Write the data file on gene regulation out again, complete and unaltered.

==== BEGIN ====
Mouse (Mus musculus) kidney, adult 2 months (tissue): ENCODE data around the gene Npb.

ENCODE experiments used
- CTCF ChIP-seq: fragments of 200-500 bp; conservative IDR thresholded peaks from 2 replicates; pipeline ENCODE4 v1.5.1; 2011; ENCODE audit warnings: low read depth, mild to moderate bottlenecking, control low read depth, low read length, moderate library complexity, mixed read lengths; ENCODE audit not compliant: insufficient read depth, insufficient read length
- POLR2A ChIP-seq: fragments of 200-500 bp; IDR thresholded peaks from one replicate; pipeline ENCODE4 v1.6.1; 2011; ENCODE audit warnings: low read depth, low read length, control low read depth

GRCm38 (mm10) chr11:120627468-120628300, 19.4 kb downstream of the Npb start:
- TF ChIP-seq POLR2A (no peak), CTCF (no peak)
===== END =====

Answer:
Mouse (Mus musculus) kidney, adult 2 months (tissue): ENCODE data around the gene Npb.

ENCODE experiments used
- CTCF ChIP-seq: fragments of 200-500 bp; conservative IDR thresholded peaks from 2 replicates; pipeline ENCODE4 v1.5.1; 2011; ENCODE audit warnings: low read depth, mild to moderate bottlenecking, control low read depth, low read length, moderate library complexity, mixed read lengths; ENCODE audit not compliant: insufficient read depth, insufficient read length
- POLR2A ChIP-seq: fragments of 200-500 bp; IDR thresholded peaks from one replicate; pipeline ENCODE4 v1.6.1; 2011; ENCODE audit warnings: low read depth, low read length, control low read depth

GRCm38 (mm10) chr11:120627468-120628300, 19.4 kb downstream of the Npb start:
- TF ChIP-seq POLR2A (no peak), CTCF (no peak)